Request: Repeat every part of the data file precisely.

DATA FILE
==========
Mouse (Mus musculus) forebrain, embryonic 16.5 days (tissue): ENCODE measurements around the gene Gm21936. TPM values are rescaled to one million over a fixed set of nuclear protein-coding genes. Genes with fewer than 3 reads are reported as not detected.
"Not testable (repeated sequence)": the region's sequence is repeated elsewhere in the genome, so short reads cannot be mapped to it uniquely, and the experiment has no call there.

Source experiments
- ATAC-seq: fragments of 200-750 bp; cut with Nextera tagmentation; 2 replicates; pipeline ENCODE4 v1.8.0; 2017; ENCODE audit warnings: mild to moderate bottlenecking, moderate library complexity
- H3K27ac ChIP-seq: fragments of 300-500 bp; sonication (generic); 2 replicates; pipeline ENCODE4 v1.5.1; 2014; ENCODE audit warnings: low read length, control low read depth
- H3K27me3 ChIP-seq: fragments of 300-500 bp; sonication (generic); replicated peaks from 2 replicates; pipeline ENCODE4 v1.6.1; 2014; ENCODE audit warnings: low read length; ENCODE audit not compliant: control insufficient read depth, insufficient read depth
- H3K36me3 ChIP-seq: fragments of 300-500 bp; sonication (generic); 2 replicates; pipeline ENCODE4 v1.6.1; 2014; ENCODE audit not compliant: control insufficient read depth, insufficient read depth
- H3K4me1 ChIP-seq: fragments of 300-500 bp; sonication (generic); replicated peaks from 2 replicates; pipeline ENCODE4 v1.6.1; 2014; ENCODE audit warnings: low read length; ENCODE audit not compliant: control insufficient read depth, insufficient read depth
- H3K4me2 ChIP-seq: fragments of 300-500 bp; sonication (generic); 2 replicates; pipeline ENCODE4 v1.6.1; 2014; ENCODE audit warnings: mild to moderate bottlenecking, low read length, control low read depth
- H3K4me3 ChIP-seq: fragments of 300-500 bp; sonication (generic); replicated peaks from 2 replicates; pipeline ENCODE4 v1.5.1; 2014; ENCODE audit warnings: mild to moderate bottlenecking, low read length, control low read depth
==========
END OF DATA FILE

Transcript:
Mouse (Mus musculus) forebrain, embryonic 16.5 days (tissue): ENCODE measurements around the gene Gm21936. TPM values are rescaled to one million over a fixed set of nuclear protein-coding genes. Genes with fewer than 3 reads are reported as not detected.
"Not testable (repeated sequence)": the region's sequence is repeated elsewhere in the genome, so short reads cannot be mapped to it uniquely, and the experiment has no call there.

Source experiments
- ATAC-seq: fragments of 200-750 bp; cut with Nextera tagmentation; 2 replicates; pipeline ENCODE4 v1.8.0; 2017; ENCODE audit warnings: mild to moderate bottlenecking, moderate library complexity
- H3K27ac ChIP-seq: fragments of 300-500 bp; sonication (generic); 2 replicates; pipeline ENCODE4 v1.5.1; 2014; ENCODE audit warnings: low read length, control low read depth
- H3K27me3 ChIP-seq: fragments of 300-500 bp; sonication (generic); replicated peaks from 2 replicates; pipeline ENCODE4 v1.6.1; 2014; ENCODE audit warnings: low read length; ENCODE audit not compliant: control insufficient read depth, insufficient read depth
- H3K36me3 ChIP-seq: fragments of 300-500 bp; sonication (generic); 2 replicates; pipeline ENCODE4 v1.6.1; 2014; ENCODE audit not compliant: control insufficient read depth, insufficient read depth
- H3K4me1 ChIP-seq: fragments of 300-500 bp; sonication (generic); replicated peaks from 2 replicates; pipeline ENCODE4 v1.6.1; 2014; ENCODE audit warnings: low read length; ENCODE audit not compliant: control insufficient read depth, insufficient read depth
- H3K4me2 ChIP-seq: fragments of 300-500 bp; sonication (generic); 2 replicates; pipeline ENCODE4 v1.6.1; 2014; ENCODE audit warnings: mild to moderate bottlenecking, low read length, control low read depth
- H3K4me3 ChIP-seq: fragments of 300-500 bp; sonication (generic); replicated peaks from 2 replicates; pipeline ENCODE4 v1.5.1; 2014; ENCODE audit warnings: mild to moderate bottlenecking, low read length, control low read depth